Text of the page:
Here in the United States, corporations treat their workers as adversaries. The role of management is to “keep costs down,” which is another way of saying that it gets paid to cut other people’s salaries. The role of the worker is to deliver “more for less” every year or look for another job. The role of government is to keep its nose out of the whole mess.
People on all sides think of this adversarial system as the only one, almost a law of nature. Not all countries, however, are so combative in their approaches to labor relations. Many European countries have more consensus-driven systems. The Finnish system in particular is one of the most cooperative in the world.
In Finland, representatives of the Central Organisation of Finnish Trade Unions (equivalent to our AFL-CIO) sit down with representatives of Confederation of Finnish Industries and other stakeholders to negotiate a broad framework agreement for the economy as a whole. Government takes a seat at the table and helps the two sides come together. The whole system relies on cooperation, consensus, and goodwill — all sorely lacking in the United States.
The whole system relies on cooperation, consensus, and goodwill — all sorely lacking in the United States.
Their most recent agreement — worked out last month, and due for ratification in a few weeks — covers 23 points, ranging from hours and wages to on-the-job training to family leave policies. It even includes seven changes to tax and benefits policies, agreed to by the government. With all parties at the table, broad reform is possible.
Contrast this with the United States, where a simple extension of unemployment benefits during a recession sparks a major nation-wide political battle.
Centralized labor agreements in Finland have served the country well. The Finnish system delivered a cumulative 37% increase in real wages for Finnish workers over the past ten years. A recently-inked agreement will give them a further 2.4% raise in 2012 and 1.9% in 2013. By comparison, the average American has seen no increase in real wages since the year 2000 . . . at all.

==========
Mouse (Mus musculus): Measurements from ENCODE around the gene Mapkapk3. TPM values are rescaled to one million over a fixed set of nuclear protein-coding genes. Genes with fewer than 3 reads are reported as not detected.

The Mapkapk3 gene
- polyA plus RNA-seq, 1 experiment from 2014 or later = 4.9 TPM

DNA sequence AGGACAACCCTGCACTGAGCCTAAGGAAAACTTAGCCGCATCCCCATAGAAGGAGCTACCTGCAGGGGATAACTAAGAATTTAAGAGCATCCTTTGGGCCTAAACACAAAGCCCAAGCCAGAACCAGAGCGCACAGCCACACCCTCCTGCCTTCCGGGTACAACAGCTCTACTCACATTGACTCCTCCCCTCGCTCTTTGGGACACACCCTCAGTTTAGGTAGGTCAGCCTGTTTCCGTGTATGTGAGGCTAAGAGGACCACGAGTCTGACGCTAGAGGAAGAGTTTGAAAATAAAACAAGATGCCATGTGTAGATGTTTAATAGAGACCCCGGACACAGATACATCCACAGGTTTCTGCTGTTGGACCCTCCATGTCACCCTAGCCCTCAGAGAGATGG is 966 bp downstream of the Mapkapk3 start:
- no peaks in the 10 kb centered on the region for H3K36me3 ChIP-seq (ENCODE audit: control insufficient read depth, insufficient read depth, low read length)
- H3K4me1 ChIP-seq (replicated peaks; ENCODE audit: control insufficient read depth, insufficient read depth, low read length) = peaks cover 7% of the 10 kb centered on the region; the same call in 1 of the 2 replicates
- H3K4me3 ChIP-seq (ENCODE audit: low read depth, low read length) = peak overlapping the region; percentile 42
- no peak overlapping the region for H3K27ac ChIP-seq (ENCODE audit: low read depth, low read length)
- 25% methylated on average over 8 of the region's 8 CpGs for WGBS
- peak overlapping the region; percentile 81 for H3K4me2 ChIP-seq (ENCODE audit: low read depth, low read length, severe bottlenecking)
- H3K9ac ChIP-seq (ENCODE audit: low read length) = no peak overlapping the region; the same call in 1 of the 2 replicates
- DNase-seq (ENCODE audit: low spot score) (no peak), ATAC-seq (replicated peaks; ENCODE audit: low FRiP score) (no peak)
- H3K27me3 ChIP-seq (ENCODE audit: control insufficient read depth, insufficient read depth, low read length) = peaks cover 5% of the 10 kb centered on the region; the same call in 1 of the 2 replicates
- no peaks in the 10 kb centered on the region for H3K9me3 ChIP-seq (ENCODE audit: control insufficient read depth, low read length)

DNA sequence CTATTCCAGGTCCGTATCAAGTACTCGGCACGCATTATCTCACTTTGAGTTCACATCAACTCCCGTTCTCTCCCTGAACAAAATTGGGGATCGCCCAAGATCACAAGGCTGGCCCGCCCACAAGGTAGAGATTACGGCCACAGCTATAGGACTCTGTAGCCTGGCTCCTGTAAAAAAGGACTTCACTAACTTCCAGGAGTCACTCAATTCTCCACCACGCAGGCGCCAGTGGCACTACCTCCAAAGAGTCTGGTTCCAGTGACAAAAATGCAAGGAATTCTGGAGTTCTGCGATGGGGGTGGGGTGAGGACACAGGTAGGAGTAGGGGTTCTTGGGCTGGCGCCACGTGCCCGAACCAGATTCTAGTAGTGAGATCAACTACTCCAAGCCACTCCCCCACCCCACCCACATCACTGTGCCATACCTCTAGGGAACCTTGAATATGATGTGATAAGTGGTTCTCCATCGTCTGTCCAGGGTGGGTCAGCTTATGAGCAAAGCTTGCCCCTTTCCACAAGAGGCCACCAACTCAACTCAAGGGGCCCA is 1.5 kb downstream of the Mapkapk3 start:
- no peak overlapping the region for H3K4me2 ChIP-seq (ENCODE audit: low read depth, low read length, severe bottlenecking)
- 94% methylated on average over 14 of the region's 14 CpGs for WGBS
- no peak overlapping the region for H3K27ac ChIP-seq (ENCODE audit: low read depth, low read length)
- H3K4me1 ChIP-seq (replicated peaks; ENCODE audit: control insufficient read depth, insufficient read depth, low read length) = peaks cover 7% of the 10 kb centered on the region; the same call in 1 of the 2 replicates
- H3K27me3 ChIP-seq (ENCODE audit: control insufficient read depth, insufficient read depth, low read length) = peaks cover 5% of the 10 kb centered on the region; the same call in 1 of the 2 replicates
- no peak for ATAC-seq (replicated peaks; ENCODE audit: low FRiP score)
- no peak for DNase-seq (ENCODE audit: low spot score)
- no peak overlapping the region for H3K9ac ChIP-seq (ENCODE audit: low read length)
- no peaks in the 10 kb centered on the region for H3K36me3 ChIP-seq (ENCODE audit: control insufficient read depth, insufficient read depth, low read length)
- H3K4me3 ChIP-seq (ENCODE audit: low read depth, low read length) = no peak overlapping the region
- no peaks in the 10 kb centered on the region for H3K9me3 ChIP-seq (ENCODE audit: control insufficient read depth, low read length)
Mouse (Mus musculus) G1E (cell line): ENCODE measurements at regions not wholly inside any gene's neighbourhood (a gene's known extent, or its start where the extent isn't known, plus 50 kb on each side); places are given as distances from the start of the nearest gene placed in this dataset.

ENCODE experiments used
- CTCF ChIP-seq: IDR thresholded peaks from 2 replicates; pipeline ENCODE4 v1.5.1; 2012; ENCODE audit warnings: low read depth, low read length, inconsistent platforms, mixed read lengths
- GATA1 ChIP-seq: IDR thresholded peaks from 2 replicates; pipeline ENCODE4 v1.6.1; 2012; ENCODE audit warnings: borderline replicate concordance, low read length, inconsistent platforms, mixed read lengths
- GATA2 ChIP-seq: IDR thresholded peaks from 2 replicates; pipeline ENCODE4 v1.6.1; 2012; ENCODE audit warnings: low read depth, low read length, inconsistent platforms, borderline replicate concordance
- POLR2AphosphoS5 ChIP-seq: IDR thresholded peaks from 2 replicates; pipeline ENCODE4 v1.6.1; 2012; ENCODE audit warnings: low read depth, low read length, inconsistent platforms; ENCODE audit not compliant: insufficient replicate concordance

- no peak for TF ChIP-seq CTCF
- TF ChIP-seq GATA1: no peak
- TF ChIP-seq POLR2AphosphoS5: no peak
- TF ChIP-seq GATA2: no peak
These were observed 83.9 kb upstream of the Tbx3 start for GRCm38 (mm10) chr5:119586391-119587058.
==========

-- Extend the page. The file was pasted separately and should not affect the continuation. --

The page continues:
Oh — and while the US economy has shed jobs over the past decade, the Finnish labor market has been expanding. Finland’s official unemployment rate is 7.8% (versus 9.0% here). Its real underemployment rate compares even more favorably: because corporate layoffs in Finland are coordinated with unions and government, far fewer Finns than Americans are forced to take inappropriate jobs just to make ends meet.
Finland’s official unemployment rate is 7.8% (versus 9.0% here).
Of course, all this consensus comes at a price: CEO and other executive salaries are much lower in Finland than in the United States. When corporate CEOs have to sit down at the table with workers and government to hammer out agreement on wages and working conditions, it’s much harder for them to claim extraordinary wages for themselves. You can’t cry poor when you make 350-400 times as much as your workers, as in the United States.
The average big-company Finnish CEO makes 21 times as much as the average Finnish worker.
So Finland gets low unemployment, strong wage growth, and consensus-driven policies on retraining and family leave. What’s not to like? Maybe it’s time for centralized labor agreements in America. Fantasyland? Perhaps. But it’s a fantasy we should be moving towards, not moving away from.